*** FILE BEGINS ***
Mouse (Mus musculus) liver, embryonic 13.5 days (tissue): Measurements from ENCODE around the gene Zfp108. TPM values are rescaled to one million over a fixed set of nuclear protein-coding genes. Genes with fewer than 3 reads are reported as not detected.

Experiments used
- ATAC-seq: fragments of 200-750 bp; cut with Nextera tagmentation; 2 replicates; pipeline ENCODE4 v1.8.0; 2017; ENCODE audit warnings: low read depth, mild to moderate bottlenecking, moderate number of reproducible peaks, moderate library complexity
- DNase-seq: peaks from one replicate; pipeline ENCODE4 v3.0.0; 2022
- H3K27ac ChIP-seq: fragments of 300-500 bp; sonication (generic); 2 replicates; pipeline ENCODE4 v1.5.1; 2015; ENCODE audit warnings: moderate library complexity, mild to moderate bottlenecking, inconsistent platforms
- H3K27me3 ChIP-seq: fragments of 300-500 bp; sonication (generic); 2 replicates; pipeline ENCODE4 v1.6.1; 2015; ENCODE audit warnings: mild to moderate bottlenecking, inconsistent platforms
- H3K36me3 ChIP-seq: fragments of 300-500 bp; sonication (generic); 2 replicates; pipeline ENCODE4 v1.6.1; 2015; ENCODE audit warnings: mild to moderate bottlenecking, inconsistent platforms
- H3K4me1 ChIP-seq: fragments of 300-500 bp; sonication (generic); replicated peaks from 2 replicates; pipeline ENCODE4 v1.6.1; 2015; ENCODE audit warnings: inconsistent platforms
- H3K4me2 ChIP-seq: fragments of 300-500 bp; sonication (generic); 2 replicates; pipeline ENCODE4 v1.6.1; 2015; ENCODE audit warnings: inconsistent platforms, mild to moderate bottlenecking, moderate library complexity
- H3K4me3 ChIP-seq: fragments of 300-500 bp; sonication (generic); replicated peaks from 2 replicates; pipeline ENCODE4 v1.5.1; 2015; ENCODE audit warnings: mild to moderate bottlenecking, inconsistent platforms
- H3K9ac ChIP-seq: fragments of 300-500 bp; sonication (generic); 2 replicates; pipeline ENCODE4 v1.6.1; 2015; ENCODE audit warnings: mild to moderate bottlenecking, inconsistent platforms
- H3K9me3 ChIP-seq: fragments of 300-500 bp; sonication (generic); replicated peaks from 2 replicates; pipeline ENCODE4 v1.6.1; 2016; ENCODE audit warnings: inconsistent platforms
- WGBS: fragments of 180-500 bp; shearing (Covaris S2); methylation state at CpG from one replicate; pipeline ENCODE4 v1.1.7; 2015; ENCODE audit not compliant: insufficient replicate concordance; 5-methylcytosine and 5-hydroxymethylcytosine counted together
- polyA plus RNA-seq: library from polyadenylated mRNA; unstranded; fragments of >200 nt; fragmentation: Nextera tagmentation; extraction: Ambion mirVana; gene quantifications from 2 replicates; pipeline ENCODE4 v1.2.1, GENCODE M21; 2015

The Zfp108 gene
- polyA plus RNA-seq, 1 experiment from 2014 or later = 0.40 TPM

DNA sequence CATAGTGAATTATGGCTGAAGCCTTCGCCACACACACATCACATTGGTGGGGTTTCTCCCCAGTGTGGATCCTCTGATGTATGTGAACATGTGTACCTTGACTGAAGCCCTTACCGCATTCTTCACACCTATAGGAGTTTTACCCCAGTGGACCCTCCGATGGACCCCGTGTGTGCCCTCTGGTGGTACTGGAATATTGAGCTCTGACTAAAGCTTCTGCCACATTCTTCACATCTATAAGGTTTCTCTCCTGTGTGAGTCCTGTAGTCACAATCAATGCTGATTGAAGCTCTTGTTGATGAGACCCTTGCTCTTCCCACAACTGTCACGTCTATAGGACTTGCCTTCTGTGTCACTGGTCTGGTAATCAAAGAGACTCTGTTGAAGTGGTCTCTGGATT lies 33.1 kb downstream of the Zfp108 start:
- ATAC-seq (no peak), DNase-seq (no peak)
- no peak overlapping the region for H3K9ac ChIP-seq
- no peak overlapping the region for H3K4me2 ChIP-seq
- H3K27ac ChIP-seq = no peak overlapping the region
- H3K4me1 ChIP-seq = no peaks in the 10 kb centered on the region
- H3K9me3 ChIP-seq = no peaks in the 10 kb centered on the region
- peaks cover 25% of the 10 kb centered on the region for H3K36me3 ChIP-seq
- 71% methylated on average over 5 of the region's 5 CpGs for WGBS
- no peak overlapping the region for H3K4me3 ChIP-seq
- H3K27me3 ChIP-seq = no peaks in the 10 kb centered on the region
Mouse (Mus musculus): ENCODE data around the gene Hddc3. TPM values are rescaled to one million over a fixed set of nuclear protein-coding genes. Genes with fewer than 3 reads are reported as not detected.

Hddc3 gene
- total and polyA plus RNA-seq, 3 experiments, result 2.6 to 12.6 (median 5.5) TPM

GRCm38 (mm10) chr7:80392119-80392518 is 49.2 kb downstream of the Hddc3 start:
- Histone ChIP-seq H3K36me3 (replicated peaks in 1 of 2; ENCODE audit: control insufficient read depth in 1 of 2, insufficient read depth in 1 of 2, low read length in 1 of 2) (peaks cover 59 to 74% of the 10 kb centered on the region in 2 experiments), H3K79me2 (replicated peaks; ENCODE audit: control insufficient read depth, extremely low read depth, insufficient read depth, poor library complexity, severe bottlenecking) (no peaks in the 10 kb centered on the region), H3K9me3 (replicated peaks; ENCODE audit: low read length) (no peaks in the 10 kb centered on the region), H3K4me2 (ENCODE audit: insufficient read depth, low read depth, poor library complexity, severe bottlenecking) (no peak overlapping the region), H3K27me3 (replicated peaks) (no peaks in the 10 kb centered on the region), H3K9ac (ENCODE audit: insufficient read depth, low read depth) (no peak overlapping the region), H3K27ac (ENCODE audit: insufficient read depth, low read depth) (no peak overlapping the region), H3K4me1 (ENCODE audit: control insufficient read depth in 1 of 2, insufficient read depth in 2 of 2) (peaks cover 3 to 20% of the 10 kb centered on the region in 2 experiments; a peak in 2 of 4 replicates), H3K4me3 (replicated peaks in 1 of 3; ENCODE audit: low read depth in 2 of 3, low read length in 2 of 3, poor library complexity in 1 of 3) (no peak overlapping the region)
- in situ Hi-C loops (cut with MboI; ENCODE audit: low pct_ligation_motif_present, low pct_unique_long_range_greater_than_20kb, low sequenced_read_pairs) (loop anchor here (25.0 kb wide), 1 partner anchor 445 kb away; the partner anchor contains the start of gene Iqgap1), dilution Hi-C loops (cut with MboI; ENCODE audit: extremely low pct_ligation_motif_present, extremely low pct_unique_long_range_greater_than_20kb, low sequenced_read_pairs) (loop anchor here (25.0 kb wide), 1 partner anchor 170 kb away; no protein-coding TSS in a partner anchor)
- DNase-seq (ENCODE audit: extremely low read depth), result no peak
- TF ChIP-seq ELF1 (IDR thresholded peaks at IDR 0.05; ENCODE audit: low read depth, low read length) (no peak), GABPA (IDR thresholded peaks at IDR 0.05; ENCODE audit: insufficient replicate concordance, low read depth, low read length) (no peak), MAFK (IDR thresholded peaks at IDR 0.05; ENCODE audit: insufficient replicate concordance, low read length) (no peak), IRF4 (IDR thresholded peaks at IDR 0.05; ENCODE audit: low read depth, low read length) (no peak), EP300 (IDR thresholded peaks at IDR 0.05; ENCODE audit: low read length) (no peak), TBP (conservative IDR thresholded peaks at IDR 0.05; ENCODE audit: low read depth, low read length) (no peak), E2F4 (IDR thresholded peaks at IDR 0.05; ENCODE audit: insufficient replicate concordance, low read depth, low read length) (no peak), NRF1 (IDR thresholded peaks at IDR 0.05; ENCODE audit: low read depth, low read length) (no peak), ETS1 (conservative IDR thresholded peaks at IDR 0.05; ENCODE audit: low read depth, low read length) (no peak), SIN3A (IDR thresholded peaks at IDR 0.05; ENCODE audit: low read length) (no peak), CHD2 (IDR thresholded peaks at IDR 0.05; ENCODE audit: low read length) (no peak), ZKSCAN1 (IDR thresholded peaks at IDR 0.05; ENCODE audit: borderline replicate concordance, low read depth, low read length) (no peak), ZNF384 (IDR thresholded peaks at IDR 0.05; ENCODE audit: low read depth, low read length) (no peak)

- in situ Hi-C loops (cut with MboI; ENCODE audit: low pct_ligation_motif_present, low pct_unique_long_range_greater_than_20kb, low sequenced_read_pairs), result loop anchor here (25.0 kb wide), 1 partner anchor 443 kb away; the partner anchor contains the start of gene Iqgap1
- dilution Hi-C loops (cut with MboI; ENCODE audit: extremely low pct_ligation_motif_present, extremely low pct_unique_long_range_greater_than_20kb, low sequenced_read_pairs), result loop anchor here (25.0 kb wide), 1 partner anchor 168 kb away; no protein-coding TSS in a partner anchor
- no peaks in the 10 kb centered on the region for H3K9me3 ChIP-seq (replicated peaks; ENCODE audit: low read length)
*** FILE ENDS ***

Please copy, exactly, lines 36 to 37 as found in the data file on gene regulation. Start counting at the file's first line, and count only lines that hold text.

- in situ Hi-C loops (cut with MboI; ENCODE audit: low pct_ligation_motif_present, low pct_unique_long_range_greater_than_20kb, low sequenced_read_pairs), result loop anchor here (25.0 kb wide), 1 partner anchor 443 kb away; the partner anchor contains the start of gene Iqgap1
- dilution Hi-C loops (cut with MboI; ENCODE audit: extremely low pct_ligation_motif_present, extremely low pct_unique_long_range_greater_than_20kb, low sequenced_read_pairs), result loop anchor here (25.0 kb wide), 1 partner anchor 168 kb away; no protein-coding TSS in a partner anchor